Buff knitting is a regional technique for knitting a shagged carpet-like fabric, specifically for work mittens. Worn primarily by teamsters and loggers, buff mittens were made and worn in the northeastern United States, specifically in the Adirondack Mountains and Maine. Loops of extra yarn are worked into the knit stitches and then later cut and matted, creating a thick, warm, and waterproof work mitten for the men whose hands were exposed to the cold North Country weather day in and day out.
In 1985, I met a regional knitting legend, but I didn’t know it yet. You see, my father grew up in the Adirondack Mountains of New York and married a farm girl from New Jersey, where he settled with his young family. Every year we took a trip “upstate” to visit his parents and explore his favorite places, including where he learned to drive, where he worked as a teenager, and the lakes, rivers, and mountains of his boyhood. But this particular year, I also got to visit one of my grandma’s favorite places—the yarn shop. I was nine years old at the time. On a day outing with my mother and my paternal grandmother, we traveled to Chestertown, New York, to what Grandma simply called “Annis’s.”
Annis Holmes opened her yarn shop in 1947 on the back porch of her home, and she stocked notions, patterns, yarn, and fabric. In addition to doing custom sewing and alterations, she also self-published tens of thousands of copies of her own knitting pattern booklets from 1969 until 1993. For me, the visit to her shop was one of many childhood memories with my grandma, who was a talented needleworker: she made crocheted blankets, quilts, knitted socks, flannel nightgowns, handbags, and winter sets for her grandchildren and great-grandchildren. It wasn’t until 2011, on a cross-country visit back home to that New Jersey farm, that I learned Annis was a legend.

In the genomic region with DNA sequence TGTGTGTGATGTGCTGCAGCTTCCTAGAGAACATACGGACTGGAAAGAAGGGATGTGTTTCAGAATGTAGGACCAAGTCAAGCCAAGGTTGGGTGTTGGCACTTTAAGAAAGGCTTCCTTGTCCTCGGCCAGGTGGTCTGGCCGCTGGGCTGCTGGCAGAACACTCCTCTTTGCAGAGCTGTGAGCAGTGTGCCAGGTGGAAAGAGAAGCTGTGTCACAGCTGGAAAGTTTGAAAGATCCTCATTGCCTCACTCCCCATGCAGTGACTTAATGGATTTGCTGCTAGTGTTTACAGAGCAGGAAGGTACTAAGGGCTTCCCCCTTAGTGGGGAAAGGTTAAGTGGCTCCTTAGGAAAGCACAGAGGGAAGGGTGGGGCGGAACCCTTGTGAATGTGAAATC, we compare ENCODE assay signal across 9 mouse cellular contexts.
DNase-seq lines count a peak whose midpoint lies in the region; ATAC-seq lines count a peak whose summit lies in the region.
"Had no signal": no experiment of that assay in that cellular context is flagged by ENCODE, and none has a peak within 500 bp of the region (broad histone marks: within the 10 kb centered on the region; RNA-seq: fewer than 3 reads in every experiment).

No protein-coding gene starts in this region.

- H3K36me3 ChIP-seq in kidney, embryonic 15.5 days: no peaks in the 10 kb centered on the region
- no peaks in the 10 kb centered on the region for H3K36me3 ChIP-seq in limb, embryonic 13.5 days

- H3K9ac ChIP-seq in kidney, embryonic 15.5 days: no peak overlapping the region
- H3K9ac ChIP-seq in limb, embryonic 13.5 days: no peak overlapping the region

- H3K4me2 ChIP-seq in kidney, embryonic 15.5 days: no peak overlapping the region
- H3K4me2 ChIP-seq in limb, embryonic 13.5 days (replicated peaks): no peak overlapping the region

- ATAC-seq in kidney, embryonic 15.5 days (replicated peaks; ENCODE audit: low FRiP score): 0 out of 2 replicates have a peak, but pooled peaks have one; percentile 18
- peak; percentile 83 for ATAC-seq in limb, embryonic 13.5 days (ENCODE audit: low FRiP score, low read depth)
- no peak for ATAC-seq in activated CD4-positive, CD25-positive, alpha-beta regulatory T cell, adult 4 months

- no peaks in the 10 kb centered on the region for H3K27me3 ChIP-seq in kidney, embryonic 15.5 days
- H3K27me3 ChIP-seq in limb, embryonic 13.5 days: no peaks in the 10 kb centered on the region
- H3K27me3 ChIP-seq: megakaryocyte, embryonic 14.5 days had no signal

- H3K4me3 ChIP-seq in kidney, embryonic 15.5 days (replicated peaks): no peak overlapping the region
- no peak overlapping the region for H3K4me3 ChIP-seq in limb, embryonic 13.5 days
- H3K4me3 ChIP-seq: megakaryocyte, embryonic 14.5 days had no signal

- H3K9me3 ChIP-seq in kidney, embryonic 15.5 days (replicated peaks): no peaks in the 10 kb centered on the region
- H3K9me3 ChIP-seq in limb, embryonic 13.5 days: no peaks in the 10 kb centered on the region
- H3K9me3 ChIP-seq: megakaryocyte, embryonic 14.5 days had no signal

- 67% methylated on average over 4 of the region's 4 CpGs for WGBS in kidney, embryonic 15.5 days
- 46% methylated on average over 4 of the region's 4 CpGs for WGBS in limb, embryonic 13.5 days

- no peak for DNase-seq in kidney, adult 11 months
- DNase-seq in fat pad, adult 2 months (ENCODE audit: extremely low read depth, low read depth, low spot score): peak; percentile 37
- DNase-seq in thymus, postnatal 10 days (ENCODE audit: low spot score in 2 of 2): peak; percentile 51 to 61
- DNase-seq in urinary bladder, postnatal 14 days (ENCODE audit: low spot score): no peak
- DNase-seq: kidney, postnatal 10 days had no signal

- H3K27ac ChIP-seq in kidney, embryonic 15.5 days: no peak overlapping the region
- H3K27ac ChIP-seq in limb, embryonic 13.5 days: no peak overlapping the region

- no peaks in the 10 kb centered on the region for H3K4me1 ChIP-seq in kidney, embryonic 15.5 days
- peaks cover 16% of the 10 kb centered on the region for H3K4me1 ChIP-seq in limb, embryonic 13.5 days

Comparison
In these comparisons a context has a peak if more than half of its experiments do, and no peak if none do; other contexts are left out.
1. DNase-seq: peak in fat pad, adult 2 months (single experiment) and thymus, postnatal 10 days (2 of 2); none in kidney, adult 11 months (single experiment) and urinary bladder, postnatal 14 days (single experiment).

My mother and sister and I were enjoying a rare quiet afternoon together when the topic of buff mittens came up. Mom dug up an Adirondack Life magazine article about buff knitting and showed me some of Annis’s old self-published pattern booklets. As a new self-publishing knitting book writer, I was immediately fascinated by this remarkable woman’s life and how she single-handedly preserved a regional knitting tradition.
For Annis, who worked as a cook in a logging camp as a newlywed, making buff mittens was a normal everyday domestic task and part of surviving the cold temperatures of winter camp. It wasn’t until the 1980s and 1990s that she learned that local knitters were interested in reviving this regional technique, and she proceeded to publish her final book, Buff Knitting for the Family.
The technique Annis developed at this point in her life interestingly enough exploited the qualities of acrylic rather than wool yarn and consisted of a unique locked stitch that kept the loops in place. The original technique, which had drawn upon the qualities of “buff” or “naked” wool, namely the memory and “stickiness” of raw wool, would not work with a man-made fiber yarn. To create the “buff” look with acrylic yarn, Annis had to invent a whole new technique. For her efforts in keeping the buff knitting tradition alive, she was honored as a North Country Legend and received a Traditional Arts in Upstate New York Heritage Award.
Annis passed away in 2011. I never had a chance to talk to her about buff knitting. Although I have spent countless hours fiddling with the buff stitch and trying her techniques with acrylic yarn, I prefer wool. So I have reworked an interpretation of the buff stitch, using wool yarn and also creating the stitch with a single strand of working yarn, rather than with two different working yarns, as Annis’s acrylic technique necessitated. I trust that she won’t mind my using a simple loop-stitch technique and that she would have liked to know that as stitchers, we like both to preserve tradition and invent the new—as she did.
To make Joanna Johnson’s charming “Heart in Hand Buff Mittens for a Child,” pick up a copy of PieceWork’s January/February 2016 issue.